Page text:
Are You’re a Chief Inspiration Officer? Why Motivation Matters to Your Career
Allison Beadle, MS, RD, LD
RDBA Weekly, Editor
As dietitians, it’s easy to get caught up in the never-ending process of food and nutrition knowledge-building. I mean, can we ever really compare and analyze enough nutrition labels, read enough research studies, or examine enough trends? While amassing this knowledge (and knowing what to do with it) is foundational to success in food-focused careers—especially retail—it’s not necessarily what’s going to advance your career and get you to the top.
A recent survey from top global executive search firm, IIC partners, found that the number one skill sought in senior executives is the ability to motivate and lead others. This survey of 1270 business leaders from around the world went on to say that “68 percent of top leaders…preferred a senior executive who could motivate and inspire others more than they desired an executive who consistently performed well.”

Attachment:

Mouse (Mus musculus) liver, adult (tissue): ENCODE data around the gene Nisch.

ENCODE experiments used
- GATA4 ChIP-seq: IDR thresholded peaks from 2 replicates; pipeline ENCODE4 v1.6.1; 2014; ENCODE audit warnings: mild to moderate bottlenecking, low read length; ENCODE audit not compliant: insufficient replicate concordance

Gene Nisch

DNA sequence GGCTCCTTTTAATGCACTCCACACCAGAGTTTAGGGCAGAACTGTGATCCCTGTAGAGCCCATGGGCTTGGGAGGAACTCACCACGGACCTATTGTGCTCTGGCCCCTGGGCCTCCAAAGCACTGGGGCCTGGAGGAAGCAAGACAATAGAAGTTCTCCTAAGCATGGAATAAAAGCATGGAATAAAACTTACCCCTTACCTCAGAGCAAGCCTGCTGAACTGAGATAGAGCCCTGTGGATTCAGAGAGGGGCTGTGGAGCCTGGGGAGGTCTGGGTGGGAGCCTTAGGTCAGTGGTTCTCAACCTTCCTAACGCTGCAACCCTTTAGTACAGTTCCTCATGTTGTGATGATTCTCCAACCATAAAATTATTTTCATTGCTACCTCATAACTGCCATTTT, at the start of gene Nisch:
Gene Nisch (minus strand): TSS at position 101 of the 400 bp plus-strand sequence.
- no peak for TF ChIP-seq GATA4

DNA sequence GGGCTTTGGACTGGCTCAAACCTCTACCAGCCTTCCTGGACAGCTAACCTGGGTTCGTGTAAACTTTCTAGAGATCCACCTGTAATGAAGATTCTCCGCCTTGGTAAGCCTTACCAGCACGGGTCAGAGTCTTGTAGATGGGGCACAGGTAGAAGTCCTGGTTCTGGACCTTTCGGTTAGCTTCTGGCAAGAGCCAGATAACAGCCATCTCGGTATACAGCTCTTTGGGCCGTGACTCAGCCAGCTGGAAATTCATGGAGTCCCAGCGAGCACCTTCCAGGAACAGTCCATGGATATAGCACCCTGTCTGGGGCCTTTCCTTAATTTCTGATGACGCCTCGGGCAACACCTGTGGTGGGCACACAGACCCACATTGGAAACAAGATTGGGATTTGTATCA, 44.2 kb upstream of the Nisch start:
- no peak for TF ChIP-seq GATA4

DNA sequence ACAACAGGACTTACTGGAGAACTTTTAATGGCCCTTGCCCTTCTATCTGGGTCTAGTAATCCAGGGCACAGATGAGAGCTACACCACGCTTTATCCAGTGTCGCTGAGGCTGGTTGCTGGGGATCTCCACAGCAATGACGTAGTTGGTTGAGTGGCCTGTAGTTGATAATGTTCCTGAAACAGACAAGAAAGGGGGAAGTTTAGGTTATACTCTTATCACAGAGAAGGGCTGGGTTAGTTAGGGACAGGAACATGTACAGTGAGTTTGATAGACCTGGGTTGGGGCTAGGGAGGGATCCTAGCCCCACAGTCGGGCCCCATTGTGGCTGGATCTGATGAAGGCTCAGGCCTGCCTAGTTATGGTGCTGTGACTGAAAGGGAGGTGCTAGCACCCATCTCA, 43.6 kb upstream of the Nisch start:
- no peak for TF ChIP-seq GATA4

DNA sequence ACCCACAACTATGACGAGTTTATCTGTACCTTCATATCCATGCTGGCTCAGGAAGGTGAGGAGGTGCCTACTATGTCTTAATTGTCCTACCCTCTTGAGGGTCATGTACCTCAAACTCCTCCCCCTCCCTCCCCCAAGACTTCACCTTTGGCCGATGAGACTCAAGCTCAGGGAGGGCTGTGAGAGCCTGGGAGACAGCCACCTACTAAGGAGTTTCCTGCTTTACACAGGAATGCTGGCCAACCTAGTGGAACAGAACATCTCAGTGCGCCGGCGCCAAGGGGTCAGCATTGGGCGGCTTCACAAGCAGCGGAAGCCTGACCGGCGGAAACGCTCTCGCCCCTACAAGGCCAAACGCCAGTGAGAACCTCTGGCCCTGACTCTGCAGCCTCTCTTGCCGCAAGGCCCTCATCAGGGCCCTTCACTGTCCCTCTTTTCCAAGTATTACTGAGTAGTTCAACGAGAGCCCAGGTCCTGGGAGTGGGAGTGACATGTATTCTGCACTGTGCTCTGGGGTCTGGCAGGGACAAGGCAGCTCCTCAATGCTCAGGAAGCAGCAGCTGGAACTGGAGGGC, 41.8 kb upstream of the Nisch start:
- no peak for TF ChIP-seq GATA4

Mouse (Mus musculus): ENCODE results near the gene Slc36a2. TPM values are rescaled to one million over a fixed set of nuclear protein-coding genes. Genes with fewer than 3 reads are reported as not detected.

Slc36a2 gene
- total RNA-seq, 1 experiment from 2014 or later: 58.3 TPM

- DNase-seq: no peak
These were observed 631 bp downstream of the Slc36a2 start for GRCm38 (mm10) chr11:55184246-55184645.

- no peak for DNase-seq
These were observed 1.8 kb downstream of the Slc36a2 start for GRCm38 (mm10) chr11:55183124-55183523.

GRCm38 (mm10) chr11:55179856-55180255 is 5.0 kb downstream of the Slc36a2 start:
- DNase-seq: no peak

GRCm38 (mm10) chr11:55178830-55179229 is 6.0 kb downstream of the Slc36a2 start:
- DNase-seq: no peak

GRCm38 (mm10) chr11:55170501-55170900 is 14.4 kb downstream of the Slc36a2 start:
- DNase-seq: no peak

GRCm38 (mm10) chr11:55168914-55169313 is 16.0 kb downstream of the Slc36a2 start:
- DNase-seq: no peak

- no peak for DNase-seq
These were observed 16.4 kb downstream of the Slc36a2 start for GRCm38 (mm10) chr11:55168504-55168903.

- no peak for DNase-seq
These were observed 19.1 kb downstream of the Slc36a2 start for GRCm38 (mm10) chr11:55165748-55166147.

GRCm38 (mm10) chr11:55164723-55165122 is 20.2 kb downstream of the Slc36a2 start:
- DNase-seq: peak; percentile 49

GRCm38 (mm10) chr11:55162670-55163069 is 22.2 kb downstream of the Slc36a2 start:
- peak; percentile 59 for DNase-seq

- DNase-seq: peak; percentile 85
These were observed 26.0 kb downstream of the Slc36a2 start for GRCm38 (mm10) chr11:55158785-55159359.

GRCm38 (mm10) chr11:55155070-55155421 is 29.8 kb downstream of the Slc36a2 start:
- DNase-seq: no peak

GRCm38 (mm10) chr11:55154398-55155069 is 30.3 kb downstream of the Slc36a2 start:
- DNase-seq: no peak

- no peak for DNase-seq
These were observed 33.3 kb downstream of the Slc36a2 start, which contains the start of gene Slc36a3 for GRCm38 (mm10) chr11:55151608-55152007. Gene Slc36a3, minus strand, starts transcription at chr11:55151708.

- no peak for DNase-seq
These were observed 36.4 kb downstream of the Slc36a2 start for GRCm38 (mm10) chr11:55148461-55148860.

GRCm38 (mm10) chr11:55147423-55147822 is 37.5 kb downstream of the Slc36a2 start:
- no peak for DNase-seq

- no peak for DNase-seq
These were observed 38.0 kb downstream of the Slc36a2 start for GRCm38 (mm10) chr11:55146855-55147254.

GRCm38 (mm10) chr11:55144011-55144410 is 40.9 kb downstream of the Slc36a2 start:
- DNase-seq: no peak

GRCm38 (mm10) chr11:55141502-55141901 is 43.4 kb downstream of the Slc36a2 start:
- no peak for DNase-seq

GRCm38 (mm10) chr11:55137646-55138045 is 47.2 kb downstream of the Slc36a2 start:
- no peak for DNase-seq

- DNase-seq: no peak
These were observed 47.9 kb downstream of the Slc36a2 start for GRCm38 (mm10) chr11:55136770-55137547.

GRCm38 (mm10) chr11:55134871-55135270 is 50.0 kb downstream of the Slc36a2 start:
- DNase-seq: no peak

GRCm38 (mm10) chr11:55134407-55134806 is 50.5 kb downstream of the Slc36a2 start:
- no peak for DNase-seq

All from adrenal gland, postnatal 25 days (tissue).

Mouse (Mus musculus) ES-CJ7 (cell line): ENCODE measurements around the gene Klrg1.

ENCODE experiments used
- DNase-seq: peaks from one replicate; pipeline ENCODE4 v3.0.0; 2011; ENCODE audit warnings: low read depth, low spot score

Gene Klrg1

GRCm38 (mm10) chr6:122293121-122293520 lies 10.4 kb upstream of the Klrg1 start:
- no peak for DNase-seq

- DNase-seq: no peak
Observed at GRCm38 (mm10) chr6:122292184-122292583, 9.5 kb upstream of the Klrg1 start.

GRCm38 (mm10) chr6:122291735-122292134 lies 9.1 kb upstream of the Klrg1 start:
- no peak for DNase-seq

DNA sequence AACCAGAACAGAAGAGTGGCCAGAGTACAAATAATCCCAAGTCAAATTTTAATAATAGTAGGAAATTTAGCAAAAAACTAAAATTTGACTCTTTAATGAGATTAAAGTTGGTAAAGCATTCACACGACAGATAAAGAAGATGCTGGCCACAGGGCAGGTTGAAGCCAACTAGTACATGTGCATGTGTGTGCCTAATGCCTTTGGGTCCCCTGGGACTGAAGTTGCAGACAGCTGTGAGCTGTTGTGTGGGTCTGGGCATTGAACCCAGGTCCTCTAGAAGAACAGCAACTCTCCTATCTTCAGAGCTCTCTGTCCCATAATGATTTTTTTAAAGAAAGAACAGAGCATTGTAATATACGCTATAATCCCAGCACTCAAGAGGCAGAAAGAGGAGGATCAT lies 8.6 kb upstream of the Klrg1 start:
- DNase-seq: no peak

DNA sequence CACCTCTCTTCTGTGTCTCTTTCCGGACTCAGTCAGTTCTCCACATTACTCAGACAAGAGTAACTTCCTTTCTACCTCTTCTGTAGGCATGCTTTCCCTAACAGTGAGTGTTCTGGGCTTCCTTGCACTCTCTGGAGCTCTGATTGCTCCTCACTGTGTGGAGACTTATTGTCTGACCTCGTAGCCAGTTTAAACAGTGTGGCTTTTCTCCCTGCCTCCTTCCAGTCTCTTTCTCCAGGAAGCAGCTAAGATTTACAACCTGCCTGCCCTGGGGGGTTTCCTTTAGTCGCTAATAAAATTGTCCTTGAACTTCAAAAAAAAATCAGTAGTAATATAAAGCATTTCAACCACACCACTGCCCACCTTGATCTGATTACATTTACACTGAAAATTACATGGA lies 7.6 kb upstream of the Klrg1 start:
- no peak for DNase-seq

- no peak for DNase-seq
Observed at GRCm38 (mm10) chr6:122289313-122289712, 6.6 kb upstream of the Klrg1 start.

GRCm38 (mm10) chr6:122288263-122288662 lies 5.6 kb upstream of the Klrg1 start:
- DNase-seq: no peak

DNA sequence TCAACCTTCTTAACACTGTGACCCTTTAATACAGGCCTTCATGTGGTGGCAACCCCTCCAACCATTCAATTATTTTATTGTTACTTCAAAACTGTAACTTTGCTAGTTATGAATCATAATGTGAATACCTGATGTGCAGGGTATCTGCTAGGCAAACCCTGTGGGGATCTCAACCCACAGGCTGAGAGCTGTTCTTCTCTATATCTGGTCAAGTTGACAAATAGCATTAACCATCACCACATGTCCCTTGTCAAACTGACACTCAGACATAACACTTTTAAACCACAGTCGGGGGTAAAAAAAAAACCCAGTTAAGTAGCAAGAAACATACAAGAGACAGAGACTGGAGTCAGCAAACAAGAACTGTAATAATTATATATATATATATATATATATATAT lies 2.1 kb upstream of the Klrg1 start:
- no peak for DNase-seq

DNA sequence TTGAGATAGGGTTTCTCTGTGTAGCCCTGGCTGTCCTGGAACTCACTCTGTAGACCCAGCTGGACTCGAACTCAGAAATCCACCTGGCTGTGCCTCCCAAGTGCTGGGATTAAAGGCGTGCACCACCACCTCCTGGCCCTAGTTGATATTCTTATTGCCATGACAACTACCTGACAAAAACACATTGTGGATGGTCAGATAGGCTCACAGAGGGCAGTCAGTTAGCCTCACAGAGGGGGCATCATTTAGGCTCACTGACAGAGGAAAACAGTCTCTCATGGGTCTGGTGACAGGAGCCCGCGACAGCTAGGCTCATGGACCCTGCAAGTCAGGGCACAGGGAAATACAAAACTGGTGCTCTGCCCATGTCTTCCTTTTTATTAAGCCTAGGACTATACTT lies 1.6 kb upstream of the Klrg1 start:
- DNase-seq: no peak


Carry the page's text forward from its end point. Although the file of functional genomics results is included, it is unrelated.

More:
What does this mean for retail dietitians who are eyeing career advancement opportunities? Honing your ability to inspire and motivate others—your coworkers, your team, your supervisors—is key to readying yourself for leadership positions.
How can you put on your Chief Inspiration Officer hat?
- Have a Vision. You must have a clear grasp of the big picture—where are you taking people? What is the story of your health and wellness vision for your retailer or your store?
- Light Your Fire. Without question, in order to inspire others, you must be inspired. Your passion and enthusiasm for the vision will fuel others. Share this with everyone you encounter—whether they are directly involved with your initiatives or not.
- Help Others Find Meaning. Turn your attention inside out—focus on those around you, helping them understand the value of their work and how it connects to the bigger vision for health and wellness. You often need to point out what others are doing that connects to the bigger picture.
- Keep The Course. Continually remind those around you of the course of action and anticipate their needs to ensure they have the resources required to contribute. Ask what you can do to help them connect and contribute to the health and wellness vision.
I write and talk a lot about “thinking outside the dietitian box,” and building your motivational skills is a prime example. Retail dietitians must go beyond the core of food and nutrition expertise in order to expand their influencer and position themselves for bold opportunities.